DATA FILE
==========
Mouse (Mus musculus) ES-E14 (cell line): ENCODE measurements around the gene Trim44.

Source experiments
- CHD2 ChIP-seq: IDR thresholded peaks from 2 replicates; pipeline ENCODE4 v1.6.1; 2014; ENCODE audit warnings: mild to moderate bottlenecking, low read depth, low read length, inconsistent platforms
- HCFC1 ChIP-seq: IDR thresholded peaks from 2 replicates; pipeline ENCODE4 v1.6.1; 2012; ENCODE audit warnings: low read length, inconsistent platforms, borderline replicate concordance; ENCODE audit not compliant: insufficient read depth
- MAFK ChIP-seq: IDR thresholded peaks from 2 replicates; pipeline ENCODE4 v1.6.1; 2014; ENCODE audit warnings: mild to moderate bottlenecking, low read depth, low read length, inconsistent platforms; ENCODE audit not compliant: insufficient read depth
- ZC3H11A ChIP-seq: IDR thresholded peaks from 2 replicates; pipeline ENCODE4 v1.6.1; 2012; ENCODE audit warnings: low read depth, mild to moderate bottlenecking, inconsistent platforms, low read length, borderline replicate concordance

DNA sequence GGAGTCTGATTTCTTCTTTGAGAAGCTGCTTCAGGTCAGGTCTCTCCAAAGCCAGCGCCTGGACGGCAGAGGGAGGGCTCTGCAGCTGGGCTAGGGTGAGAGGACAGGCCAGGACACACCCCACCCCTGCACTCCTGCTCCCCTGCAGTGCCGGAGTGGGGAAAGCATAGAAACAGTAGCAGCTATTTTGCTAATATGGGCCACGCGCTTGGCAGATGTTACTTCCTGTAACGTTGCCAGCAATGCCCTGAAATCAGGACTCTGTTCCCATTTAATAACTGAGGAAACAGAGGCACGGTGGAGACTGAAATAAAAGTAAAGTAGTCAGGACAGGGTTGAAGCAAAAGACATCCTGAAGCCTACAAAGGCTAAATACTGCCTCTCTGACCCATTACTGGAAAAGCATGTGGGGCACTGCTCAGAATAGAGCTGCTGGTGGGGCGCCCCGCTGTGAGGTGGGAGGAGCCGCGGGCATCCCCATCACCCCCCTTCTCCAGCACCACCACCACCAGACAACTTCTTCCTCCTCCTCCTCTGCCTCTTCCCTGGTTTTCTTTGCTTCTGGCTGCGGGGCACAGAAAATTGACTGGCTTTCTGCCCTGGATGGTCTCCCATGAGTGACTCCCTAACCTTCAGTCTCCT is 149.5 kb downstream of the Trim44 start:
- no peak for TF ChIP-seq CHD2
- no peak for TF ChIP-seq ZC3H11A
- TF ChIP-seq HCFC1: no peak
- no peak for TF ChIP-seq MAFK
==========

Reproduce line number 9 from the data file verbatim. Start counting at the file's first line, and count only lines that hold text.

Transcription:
- no peak for TF ChIP-seq ZC3H11A